What Does Islam Teach About Justice?
Neither love nor hatred can be allowed to compromise
Posted: 4 Rajab 1422, 22 September 2001
There is one word that captures the essence of all Islamic laws and all Islamic
teachings; one word that describes the overriding value that permeates all Islamic values.
Justice. The Qur'an says: "We sent aforetime our messengers with clear Signs and sent
down with them the Book and the Balance, that men may stand forth in Justice."
The sole purpose of sending the prophets was to establish Justice in the world and end
injustice. Broadly speaking, doing justice means giving everyone his due. But this simple
statement camouflages all the complexities of life in their myriad and ever-changing
relations; all the temptations; all the apprehensions and concerns; all the conflicts and
dilemmas. To guide the people, Allah sent down the prophets with clear signs, the Book,
and the Balance. The Book contains the revelations that spell out what's fair and unfair
or right and wrong. The Balance refers to our ability to measure and calculate so we can
follow the path shown by the Book and explained by the Prophets.
Together these sources taught us what are the rights of Allah, of other people, and of
our own persons on us and how to balance them. A life lived in obedience to Allah, then,
is a continuous balancing act, both individually and collectively.
Under normal circumstances many people can be just. But Islam commands its followers to
be just even in the face of strong conflicting emotions. In dealing with other human
beings, two major impediments to justice are love and hatred. See how the Qur'an teaches
us to overcome the first impediment when we are dealing with our closest relatives or even
ourselves. "O ye who believe! Stand out firmly for justice, as witnesses to Allah,
even as against yourselves, or your parents, or your kin, and whether it be (against) rich
or poor: for Allah can best protect both. Follow not the lusts (of your hearts), lest ye
swerve, and if ye distort (justice) or decline to do justice, verily Allah is
well-acquainted with all that ye do." [An-Nisa 4:135]
Here is the resolution from the Qur'an of the perennial conflict between self-interest
and justice. Be just, even if it is against your narrowly defined self-interest or of
those very close to you. Ignorant people think they are protecting their self-interest by
being unjust to others. Their decision to be just or unjust may be based on a cold
calculation of self-interest. But real faith in Allah elevates one beyond that
narrow-mindedness. These verses remind us that the real protector of interests of all
people is also Allah and He will protect us when we follow His command to be just. The
justice demanded by Islam permits no favoritism.
The other equally potent impediment is hatred. Here again Qur'an commands: "O ye
who believe! Stand out firmly for Allah, as witnesses to fair dealing, and let not the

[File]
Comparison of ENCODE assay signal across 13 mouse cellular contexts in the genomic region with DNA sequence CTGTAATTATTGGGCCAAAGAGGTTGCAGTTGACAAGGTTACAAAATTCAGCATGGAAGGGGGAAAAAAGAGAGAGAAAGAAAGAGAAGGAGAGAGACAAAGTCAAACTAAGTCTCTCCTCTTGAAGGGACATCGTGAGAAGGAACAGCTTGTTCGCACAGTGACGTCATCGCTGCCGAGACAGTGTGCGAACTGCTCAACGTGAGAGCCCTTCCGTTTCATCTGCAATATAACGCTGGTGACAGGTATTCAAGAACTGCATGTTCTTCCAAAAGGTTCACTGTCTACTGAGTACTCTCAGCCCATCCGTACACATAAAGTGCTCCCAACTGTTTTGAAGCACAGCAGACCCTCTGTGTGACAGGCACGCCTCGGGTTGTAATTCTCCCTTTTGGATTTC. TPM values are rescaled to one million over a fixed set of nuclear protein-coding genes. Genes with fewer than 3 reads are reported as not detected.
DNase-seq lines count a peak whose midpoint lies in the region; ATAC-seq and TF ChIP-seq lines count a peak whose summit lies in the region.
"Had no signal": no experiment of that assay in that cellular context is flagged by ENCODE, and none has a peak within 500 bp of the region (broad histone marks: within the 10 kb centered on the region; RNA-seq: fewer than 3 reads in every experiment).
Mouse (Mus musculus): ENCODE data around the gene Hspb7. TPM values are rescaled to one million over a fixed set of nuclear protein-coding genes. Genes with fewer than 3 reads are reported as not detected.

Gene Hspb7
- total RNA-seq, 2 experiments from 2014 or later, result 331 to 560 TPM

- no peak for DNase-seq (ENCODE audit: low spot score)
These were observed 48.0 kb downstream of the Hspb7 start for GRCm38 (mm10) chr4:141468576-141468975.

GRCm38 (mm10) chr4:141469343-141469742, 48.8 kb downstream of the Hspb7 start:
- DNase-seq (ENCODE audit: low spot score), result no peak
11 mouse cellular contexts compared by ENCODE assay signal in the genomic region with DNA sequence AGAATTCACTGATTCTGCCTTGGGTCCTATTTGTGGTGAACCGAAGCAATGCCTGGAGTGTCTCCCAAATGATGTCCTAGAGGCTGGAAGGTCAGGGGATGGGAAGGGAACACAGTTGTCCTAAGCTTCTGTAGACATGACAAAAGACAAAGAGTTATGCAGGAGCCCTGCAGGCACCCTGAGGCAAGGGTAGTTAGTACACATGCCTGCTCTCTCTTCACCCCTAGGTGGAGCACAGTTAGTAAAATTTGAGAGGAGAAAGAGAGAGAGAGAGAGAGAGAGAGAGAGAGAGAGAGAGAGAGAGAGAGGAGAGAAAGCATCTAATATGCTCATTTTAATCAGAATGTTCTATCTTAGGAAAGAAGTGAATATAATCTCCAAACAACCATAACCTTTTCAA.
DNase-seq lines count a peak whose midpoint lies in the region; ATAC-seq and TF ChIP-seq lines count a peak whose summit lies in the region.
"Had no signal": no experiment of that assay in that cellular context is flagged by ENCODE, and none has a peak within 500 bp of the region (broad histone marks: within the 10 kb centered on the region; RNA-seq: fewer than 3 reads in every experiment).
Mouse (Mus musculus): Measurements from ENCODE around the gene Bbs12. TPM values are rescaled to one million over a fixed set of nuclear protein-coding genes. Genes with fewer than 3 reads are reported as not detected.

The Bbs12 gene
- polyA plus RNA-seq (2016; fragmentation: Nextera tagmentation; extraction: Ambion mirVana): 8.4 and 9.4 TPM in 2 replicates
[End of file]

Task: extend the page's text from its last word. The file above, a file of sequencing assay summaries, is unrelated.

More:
hatred of others to you make you swerve to wrong and depart from justice. Be just: that is
next to Piety: and fear Allah. For Allah is well-acquainted with all that ye do."
In other words you cannot do injustice even when you are dealing with the enemy. The
natural, uneducated, and uncivilized tendency is to treat the enemy as less than a human
being; one who has no rights and deserves no justice or fairness. It was as true in the
pre-Islamic tribal jahilya (based on ignorance) society as it is today. See how Islam
directly curbs it. It is a command to the believers, with a reminder that Allah is
watching you, that enmity of others cannot be used as an excuse for committing injustices
Justice does require retribution and Islam does call for, "an eye for an
eye." But it does not mean an innocent eye for an innocent eye; it means the eye of
the perpetrator for the eye of the victim. It is amazing how those who call the latter as
barbaric, actually rally for the former when a real crisis develops.
Fourteen hundred years ago these commands created a society where rich and poor, friend
and foe, Muslim and non-Muslim, the ruler and the ruled, were all treated equally and all
of them could count on receiving justice. The qazis (judges) were independent and no one,
including the khalifah was above the law. If a dispute arose between the Khalifah and an
ordinary person, both had to appear in court and provide their evidence. Islamic history
is full of stories of this justice that filled the earth wherever Muslims ruled in their
Even during their period of decline, we find sporadic incidents that are just
unparalleled. One example from recent history may suffice here. During the British Rule in
India, once a dispute arose between Hindus and Muslims over a piece of land. Hindus
claimed it belonged to a temple while Muslims claimed it to be mosque. Emotions were high
on both sides and the possibility of a riot was real. The English judge could not find any
means of ascertaining the truth. It was one group's words against the other's. Finally the
Judge asked both groups if they could trust the testimony of any person. They could. It
was a particular Muslim imam (religious leader) who was known for his piety. The person
was requested to come to the court as a witness in a very charged atmosphere, with the
entire community urging him to help them win the case through his testimony. His testimony
was brief. "The Hindus are right," he said. "The Muslim case is
baseless." He had not betrayed the community. He had once more affirmed its
unflinching commitment to truth and justice above all else.
That is the justice the world needs today.
"Allah doth command you to render back your Trusts to those to whom they are due;
and when ye judge between man and man, that ye judge with justice: verily how excellent is
the teaching which He gives you! For Allah is He Who hears and sees all things."